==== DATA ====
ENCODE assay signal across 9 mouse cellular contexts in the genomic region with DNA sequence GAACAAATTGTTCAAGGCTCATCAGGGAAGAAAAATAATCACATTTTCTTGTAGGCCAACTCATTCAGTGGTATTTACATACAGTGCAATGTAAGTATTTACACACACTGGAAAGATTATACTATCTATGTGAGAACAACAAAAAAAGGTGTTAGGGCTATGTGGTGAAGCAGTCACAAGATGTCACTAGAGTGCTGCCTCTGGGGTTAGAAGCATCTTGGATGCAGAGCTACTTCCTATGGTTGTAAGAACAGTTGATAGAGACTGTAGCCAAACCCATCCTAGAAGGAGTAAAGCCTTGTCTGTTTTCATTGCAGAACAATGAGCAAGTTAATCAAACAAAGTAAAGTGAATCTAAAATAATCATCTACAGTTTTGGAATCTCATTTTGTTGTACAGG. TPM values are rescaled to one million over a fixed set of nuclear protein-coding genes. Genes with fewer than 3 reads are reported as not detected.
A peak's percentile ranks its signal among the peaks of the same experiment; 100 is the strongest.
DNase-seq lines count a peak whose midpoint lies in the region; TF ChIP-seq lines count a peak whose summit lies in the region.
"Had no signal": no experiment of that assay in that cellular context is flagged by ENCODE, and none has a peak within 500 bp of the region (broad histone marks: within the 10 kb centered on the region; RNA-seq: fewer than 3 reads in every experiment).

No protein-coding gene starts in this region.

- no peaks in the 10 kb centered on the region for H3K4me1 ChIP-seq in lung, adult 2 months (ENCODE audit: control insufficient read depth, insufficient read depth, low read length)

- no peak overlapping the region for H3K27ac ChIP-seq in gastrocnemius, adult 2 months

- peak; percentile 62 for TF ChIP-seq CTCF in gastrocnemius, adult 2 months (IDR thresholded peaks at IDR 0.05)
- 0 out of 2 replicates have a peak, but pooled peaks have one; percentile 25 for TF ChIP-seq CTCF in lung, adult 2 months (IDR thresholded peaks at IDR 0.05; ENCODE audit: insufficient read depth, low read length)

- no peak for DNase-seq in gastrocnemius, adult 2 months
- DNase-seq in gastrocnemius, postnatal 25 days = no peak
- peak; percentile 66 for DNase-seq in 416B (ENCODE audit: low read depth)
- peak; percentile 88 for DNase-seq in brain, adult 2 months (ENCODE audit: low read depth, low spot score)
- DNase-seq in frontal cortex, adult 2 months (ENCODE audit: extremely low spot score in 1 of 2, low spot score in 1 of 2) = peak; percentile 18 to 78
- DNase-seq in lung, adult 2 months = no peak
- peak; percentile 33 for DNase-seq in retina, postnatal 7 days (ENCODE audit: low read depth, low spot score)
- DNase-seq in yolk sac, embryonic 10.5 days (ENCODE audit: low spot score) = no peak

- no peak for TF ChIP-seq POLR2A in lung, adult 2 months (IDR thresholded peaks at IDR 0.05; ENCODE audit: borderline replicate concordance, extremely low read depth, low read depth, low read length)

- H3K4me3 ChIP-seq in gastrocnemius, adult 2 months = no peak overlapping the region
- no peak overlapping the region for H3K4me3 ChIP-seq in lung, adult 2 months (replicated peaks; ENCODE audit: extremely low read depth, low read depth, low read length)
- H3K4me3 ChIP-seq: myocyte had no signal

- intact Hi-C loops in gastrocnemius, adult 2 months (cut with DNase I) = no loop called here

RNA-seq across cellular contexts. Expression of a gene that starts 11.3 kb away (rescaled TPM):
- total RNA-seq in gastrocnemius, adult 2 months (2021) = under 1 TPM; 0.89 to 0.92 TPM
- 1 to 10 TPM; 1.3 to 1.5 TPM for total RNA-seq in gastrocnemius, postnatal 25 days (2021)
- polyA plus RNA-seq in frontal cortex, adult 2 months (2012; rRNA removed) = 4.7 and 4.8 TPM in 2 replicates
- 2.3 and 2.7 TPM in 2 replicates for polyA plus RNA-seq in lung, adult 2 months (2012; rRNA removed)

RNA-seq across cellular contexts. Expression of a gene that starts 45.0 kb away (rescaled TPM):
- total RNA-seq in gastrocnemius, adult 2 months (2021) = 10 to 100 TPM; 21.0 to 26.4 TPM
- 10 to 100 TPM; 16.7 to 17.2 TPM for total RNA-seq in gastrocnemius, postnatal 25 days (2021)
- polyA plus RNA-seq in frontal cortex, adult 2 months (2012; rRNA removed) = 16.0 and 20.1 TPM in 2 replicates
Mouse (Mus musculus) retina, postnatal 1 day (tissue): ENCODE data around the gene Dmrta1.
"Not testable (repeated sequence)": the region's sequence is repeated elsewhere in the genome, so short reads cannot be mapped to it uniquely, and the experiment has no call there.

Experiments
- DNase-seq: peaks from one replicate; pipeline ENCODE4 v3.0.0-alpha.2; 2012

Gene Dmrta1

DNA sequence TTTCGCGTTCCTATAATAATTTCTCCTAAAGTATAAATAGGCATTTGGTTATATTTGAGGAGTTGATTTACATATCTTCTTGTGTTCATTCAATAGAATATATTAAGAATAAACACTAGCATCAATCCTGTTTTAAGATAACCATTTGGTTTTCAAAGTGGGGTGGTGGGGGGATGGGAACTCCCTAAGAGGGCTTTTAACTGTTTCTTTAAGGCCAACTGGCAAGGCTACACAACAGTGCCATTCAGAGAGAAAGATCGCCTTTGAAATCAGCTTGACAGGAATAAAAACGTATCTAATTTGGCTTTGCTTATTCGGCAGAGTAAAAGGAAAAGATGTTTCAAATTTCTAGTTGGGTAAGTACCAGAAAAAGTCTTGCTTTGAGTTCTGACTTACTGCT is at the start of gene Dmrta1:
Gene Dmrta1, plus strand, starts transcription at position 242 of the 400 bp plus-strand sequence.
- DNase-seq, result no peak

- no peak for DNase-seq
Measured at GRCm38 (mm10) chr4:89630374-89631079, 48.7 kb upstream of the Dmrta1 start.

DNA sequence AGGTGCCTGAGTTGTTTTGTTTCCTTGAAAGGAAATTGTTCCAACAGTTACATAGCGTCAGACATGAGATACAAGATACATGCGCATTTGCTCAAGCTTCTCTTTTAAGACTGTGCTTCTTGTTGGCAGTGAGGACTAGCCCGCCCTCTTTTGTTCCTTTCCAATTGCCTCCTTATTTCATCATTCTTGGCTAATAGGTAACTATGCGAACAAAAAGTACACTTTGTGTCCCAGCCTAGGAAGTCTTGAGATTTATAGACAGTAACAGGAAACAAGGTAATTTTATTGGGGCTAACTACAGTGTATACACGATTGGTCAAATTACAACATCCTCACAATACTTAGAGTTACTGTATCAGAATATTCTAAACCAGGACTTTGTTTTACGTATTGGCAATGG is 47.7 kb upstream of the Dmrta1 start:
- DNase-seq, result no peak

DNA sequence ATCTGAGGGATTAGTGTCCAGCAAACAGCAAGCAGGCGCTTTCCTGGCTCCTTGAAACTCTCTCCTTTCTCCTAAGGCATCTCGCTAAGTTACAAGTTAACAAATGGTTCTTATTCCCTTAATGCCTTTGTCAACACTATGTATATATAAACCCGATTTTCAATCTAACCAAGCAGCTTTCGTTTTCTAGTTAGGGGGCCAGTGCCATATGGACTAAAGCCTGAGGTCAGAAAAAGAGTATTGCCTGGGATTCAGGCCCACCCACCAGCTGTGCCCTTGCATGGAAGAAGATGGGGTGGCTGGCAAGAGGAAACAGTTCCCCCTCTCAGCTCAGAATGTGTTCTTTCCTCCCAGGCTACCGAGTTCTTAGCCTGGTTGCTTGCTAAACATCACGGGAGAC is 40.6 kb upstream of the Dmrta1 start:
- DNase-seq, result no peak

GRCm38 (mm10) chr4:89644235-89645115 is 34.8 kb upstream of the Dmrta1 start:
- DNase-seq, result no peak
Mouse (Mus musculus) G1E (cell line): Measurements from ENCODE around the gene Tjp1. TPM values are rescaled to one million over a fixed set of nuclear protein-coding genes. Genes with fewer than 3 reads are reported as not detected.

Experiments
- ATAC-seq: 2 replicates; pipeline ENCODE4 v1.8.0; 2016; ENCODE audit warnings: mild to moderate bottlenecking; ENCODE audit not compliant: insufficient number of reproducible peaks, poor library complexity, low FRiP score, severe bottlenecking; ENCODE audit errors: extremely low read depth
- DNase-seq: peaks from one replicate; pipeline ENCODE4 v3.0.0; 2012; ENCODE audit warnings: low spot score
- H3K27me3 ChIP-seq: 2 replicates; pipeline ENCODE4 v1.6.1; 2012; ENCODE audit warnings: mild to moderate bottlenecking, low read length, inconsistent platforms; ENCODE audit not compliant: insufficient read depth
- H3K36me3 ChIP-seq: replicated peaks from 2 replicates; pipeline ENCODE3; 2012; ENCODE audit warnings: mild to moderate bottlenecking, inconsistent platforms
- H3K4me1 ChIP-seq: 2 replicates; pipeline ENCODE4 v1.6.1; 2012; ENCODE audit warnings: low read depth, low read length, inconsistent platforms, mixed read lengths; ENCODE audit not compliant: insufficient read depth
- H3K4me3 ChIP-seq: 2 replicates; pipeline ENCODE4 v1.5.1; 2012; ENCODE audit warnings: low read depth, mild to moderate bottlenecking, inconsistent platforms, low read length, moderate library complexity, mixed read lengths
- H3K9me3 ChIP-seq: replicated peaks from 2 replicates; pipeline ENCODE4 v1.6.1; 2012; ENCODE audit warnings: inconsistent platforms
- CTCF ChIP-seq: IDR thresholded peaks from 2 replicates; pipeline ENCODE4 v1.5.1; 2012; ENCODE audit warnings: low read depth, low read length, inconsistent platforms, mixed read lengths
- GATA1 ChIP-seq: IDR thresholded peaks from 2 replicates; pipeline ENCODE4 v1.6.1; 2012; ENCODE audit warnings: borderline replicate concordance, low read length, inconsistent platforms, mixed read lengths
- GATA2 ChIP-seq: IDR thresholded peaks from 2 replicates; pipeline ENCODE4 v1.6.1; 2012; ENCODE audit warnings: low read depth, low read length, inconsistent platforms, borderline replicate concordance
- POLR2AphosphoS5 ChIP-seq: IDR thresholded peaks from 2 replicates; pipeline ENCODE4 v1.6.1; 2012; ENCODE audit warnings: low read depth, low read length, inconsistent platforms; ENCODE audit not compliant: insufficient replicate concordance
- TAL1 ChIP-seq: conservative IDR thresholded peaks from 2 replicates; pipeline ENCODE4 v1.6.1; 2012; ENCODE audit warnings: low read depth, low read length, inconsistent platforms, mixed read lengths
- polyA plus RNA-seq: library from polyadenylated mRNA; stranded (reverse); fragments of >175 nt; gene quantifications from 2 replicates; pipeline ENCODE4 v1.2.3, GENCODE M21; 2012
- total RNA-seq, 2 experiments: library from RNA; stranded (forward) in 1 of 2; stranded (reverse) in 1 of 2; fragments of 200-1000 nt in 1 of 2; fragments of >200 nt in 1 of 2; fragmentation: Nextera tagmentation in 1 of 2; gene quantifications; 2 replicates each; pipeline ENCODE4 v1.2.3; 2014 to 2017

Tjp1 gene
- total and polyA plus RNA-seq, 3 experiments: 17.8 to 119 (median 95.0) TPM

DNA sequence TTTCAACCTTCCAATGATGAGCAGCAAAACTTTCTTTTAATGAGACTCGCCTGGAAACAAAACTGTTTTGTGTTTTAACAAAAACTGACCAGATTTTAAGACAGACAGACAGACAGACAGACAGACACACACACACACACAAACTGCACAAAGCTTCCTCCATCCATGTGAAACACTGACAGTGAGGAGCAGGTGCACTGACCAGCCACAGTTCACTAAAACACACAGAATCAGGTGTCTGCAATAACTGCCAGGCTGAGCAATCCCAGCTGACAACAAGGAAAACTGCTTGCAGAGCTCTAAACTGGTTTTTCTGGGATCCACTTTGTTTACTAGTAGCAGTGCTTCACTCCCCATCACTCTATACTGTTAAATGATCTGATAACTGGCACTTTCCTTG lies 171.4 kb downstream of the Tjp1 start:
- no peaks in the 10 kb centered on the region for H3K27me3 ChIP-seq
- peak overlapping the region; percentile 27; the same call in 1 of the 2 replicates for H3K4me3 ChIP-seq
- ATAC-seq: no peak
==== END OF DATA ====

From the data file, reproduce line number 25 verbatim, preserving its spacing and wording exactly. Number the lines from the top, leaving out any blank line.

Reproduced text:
- 1 to 10 TPM; 1.3 to 1.5 TPM for total RNA-seq in gastrocnemius, postnatal 25 days (2021)